Washington, DC – The Organization for Economic Cooperation and Development (OECD) released a major proposal for curbing corporate tax avoidance. The OECD recommends international cooperation to prevent large corporations from avoiding taxes in the countries where they do business. The OECD plan comes amidst increased calls to crack down on corporate tax avoidance.
“I am very encouraged by the OECD’s strong stance,” said Eric LeCompte, Executive Director of the anti-poverty organization Jubilee USA, which advocates corporations paying their taxes in developing economies. “Developing countries are losing more money to corporate tax avoidance than they are receiving in official aid. For every 10 dollars developing countries receive in aid, 100 dollars is flowing out due to tax avoidance and illicit flows.”
The document contains seven action items for countries to adopt. One of those items is referred to as “country-by-country-reporting” and would compel companies to report profit and trade information to every country in which they do business. This requirement would prevent corporations from shifting profits and using a maneuver called “transfer pricing” to reduce taxable profits in a high-tax jurisdiction where they do business.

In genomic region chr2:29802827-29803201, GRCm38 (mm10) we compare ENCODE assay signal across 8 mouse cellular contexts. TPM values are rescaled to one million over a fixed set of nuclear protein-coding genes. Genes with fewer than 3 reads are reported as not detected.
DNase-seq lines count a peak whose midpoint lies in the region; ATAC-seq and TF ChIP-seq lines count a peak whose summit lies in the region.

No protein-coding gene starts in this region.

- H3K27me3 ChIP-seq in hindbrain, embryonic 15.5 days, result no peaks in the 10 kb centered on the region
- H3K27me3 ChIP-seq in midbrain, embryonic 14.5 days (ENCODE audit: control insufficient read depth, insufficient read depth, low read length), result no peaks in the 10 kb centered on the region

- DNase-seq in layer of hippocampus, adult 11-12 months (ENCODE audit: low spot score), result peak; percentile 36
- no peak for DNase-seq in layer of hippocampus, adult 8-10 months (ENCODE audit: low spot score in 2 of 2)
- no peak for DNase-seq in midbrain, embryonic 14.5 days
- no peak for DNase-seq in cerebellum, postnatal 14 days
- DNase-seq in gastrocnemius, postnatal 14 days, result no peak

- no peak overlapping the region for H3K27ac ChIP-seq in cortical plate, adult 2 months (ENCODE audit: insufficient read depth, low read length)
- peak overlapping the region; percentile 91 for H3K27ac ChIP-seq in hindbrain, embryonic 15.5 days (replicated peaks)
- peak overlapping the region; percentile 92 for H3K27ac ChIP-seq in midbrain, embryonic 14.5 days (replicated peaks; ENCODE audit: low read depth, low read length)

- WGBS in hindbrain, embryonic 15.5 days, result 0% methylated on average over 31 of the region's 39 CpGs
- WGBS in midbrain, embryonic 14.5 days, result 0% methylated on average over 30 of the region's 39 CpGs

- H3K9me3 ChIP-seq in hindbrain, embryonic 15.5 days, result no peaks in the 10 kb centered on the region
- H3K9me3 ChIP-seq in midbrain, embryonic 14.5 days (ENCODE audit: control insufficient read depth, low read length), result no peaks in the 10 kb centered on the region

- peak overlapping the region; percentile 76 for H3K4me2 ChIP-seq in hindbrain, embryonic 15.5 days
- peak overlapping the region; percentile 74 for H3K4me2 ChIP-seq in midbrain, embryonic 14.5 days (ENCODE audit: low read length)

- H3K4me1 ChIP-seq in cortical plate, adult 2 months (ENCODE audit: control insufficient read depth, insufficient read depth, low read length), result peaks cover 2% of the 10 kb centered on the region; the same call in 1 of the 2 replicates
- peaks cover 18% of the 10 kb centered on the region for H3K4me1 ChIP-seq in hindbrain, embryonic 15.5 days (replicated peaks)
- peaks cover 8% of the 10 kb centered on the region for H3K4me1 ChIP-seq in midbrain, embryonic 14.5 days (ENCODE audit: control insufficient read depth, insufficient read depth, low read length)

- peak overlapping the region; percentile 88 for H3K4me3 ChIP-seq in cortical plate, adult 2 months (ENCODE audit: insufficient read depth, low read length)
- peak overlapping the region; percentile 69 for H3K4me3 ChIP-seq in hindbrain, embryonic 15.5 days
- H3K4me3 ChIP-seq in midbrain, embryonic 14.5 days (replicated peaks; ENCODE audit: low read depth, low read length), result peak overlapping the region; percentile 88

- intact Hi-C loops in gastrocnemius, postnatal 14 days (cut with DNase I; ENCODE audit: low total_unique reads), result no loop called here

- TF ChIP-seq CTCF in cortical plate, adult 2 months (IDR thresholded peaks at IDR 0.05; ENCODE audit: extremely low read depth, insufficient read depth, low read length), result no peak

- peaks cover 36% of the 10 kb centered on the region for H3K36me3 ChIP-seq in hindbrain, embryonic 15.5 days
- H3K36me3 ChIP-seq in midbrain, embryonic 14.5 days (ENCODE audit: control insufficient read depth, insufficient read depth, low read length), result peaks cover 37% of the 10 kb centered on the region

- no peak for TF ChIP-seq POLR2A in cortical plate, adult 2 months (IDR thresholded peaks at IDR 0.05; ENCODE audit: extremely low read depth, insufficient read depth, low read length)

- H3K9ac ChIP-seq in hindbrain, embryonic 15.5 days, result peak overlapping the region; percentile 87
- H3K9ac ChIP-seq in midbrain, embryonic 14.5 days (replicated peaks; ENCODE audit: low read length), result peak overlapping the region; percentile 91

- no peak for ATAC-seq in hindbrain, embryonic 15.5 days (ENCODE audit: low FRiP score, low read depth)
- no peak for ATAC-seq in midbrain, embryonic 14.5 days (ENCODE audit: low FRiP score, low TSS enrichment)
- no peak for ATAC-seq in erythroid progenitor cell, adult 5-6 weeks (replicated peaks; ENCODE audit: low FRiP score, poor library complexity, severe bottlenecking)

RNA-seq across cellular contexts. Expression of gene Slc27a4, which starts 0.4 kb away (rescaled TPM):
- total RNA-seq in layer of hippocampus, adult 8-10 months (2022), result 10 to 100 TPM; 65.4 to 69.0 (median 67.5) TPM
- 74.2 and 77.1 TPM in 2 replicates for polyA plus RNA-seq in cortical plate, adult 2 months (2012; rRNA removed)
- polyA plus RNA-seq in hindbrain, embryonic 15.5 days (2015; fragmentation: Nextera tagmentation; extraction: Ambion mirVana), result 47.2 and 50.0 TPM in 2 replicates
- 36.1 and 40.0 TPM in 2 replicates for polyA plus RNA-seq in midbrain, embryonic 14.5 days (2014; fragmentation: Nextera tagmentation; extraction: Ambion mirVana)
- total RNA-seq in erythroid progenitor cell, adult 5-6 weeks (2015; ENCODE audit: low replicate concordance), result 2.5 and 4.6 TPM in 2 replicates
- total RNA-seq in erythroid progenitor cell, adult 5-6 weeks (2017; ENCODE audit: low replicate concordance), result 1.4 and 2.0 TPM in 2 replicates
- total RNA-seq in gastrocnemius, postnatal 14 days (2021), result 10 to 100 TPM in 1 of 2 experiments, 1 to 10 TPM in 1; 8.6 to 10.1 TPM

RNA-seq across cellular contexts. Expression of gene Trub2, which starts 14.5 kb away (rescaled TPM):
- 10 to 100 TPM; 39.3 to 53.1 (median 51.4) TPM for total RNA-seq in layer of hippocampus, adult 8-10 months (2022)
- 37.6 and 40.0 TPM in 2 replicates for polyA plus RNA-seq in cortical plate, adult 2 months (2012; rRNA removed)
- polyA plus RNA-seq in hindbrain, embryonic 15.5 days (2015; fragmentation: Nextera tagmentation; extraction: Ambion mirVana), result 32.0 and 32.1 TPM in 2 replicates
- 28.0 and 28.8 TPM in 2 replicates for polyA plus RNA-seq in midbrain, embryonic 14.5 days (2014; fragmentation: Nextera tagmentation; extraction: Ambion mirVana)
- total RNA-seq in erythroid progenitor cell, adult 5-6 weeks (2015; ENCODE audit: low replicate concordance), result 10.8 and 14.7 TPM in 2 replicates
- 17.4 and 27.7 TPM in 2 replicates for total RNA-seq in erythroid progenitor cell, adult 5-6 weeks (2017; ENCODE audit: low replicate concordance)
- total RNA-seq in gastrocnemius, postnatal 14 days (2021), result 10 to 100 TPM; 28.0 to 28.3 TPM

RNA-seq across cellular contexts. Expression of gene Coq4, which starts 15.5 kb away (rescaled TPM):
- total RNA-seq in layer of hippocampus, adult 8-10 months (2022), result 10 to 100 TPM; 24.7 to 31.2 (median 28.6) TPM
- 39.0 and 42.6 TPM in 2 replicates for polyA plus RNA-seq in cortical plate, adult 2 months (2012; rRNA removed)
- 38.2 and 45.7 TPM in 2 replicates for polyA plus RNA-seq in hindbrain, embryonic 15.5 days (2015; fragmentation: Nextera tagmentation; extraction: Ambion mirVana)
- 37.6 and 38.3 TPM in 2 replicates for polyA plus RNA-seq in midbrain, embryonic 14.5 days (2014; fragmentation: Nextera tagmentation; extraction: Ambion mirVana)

“Country-by-country reporting is an important way to get corporations to pay their taxes and stop corruption,” said LeCompte. “The developing world is losing a trillion dollars each year to tax avoidance and illicit financial flows. The money is flowing out far faster than it is flowing in.”
Aspects of country-by-country reporting have already passed into US and European laws. The International Monetary Fund (IMF) also released a paper this year that argued that corporate tax avoidance is harming poor countries and the global financial system as a whole.
Read the OECD’s plan here.
Read Jubilee USA’s release on the International Monetary Fund’s 2014 paper on corporate tax avoidance here.